Rabbi Sonya Starr of Columbia Jewish Congregation in Columbia, Md., who also attended the Portland meeting, said society has advanced in terms of understanding the needs of transgender individuals.
“It’s important for the Jewish community to be a safe haven for all people who want to be part of our community,” she said. “This [resolution] is one way of doing that.”
A study conducted by the National Gay and Lesbian Task Force and National Center for Transgender Equality found that suicidal thoughts and attempts are significantly higher among transgender adults compared to the general population.
A separate study by New York University’s Arnold Grossman and Pennsylvania State University’s Anthony D’Augelli found 50 percent of transgender youth have seriously thought about suicide, and 25 percent have attempted suicide.
Starr said the Reconstructionist Rabbinical Association has a moral obligation to make its voice heard.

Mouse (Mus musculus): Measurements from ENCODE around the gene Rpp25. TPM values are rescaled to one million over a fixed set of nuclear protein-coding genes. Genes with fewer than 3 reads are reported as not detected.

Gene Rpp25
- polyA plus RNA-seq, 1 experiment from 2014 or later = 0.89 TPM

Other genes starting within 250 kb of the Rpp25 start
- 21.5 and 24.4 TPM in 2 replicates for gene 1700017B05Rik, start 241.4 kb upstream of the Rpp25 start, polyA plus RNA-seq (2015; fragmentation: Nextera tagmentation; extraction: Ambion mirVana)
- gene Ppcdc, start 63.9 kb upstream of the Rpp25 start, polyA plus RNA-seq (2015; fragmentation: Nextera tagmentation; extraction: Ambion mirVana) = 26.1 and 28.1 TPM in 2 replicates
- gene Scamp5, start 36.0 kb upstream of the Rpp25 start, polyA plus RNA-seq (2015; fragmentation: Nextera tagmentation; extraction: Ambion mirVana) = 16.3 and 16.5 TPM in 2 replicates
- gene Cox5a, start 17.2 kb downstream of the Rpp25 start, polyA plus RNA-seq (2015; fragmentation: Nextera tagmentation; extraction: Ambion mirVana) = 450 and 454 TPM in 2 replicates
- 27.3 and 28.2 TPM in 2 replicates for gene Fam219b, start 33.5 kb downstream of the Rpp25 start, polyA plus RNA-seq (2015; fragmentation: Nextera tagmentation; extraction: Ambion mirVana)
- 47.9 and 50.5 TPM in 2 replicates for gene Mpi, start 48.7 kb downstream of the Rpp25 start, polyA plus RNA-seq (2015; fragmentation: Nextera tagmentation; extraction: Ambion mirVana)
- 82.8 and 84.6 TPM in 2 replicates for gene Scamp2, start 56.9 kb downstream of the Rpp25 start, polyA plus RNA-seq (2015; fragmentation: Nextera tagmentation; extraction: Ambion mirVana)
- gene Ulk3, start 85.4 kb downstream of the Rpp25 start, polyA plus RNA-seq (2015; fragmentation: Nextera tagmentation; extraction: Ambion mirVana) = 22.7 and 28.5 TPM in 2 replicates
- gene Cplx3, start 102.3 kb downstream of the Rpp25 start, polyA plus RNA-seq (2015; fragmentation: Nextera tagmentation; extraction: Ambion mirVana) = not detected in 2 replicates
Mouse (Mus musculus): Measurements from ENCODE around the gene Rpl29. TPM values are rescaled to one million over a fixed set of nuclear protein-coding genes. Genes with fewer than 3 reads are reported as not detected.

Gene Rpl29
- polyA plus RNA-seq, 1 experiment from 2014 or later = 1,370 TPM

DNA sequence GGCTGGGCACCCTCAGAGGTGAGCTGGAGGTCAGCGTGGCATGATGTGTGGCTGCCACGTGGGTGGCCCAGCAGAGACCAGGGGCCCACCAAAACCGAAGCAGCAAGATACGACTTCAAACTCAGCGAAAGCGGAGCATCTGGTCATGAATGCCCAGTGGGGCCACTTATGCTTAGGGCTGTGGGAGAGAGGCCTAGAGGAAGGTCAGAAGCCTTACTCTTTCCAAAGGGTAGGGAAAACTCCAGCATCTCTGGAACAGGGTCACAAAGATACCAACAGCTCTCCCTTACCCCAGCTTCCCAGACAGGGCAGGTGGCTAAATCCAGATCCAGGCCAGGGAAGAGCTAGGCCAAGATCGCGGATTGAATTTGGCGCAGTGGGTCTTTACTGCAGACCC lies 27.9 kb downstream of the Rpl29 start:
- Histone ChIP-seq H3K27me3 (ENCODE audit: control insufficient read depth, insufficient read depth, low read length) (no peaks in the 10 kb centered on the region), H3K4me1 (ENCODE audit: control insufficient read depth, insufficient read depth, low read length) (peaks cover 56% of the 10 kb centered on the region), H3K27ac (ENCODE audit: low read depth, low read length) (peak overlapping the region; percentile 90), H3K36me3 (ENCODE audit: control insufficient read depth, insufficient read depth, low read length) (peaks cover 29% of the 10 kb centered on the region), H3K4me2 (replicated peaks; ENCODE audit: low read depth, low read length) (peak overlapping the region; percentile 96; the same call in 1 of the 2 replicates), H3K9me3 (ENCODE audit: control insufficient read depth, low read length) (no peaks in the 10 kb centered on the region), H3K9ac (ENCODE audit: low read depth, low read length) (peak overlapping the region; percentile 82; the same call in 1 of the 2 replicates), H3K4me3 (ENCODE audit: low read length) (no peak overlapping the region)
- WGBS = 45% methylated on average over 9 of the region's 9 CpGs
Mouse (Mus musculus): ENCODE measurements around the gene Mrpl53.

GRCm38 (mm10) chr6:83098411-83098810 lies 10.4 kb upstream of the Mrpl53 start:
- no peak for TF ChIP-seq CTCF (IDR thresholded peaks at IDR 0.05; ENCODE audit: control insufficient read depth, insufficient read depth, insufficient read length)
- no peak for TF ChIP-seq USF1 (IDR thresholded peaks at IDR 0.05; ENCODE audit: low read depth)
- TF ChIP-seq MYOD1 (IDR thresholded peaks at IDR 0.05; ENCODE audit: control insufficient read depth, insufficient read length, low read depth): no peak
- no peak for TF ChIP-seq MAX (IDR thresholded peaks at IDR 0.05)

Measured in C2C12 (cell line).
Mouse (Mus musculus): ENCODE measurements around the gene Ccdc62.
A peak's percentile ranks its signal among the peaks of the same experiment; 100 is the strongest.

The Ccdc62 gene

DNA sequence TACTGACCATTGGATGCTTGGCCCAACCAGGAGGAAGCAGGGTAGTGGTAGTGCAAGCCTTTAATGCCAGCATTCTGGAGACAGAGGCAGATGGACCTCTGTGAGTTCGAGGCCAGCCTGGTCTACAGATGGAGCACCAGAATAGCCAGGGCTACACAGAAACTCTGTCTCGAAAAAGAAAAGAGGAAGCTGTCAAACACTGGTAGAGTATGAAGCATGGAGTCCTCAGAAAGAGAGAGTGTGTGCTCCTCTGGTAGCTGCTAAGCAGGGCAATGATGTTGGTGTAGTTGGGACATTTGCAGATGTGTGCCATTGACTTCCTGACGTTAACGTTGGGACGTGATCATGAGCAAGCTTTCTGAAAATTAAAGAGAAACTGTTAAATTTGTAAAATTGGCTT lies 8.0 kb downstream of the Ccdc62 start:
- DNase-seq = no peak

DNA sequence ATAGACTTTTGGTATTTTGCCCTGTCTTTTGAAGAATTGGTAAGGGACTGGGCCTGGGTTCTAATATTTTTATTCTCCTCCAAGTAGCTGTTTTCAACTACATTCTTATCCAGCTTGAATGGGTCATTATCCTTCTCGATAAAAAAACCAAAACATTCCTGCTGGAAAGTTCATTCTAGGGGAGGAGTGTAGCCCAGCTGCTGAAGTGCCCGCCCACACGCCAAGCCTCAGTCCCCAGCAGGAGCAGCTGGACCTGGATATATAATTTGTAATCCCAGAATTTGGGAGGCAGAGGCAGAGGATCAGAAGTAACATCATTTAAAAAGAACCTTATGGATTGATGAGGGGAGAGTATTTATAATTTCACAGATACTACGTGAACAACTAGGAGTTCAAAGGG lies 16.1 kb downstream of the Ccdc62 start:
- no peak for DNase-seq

“Part of what we’re doing by saying we accept them is we’re saying they don’t have to kill themselves to find a place in our community,” she said.
The resolution was approved after an 18-month process, during which time representatives from Reconstructionist congregations, as well as the board of governors of the Reconstructionist Rabbinical College, approved similar resolutions.
Rabbi Gilah Langner, of Kol Ami the Northern Virginia Reconstructionist Community, was not present at the Portland meeting, but said she supports the resolution and hopes her congregation approves a similar resolution in the future. Clergy of other congregations interviewed for this story expressed similar sentiments.
Stuart Berlin, president of Columbia Jewish Congregation, said the resolution only affirms what congregations such as his had already been practicing.
He said: “There is nobody that has ever come to me, publically or privately, and pointed the finger about why we are [accepting] these people.”
Justin Katz is a reporter for Washington Jewish Week, an affiliated publication of the Jewish Exponent. Jewish Exponent Managing Editor Andy Gotlieb contributed to this report.